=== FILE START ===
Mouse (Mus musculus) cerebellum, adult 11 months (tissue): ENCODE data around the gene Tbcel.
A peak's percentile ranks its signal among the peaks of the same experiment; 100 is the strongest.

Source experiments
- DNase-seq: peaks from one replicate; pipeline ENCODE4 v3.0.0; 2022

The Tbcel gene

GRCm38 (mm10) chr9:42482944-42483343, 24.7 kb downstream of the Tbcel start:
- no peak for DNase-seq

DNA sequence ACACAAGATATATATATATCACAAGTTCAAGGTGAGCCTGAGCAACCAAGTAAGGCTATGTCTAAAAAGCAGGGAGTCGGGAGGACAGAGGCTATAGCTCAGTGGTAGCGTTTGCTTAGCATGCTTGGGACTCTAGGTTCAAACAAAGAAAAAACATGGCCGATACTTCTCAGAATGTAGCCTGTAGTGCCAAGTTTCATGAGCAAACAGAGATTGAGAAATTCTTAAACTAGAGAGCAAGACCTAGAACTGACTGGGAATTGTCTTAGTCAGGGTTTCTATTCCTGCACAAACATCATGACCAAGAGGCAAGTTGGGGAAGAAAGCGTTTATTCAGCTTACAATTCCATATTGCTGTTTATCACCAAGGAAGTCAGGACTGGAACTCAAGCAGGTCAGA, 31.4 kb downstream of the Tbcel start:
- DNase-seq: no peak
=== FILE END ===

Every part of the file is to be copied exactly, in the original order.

Mouse (Mus musculus) cerebellum, adult 11 months (tissue): ENCODE data around the gene Tbcel.
A peak's percentile ranks its signal among the peaks of the same experiment; 100 is the strongest.

Source experiments
- DNase-seq: peaks from one replicate; pipeline ENCODE4 v3.0.0; 2022

The Tbcel gene

GRCm38 (mm10) chr9:42482944-42483343, 24.7 kb downstream of the Tbcel start:
- no peak for DNase-seq

DNA sequence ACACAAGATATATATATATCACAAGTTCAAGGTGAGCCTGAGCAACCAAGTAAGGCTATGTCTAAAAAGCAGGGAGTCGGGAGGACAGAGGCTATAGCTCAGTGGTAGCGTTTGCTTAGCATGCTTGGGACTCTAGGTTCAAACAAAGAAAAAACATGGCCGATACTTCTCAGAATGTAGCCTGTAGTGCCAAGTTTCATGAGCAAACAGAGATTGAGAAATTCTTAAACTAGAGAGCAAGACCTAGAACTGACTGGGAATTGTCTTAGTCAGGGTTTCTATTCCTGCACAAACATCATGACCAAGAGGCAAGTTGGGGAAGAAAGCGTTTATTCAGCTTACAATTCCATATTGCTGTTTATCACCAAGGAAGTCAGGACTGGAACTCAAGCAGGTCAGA, 31.4 kb downstream of the Tbcel start:
- DNase-seq: no peak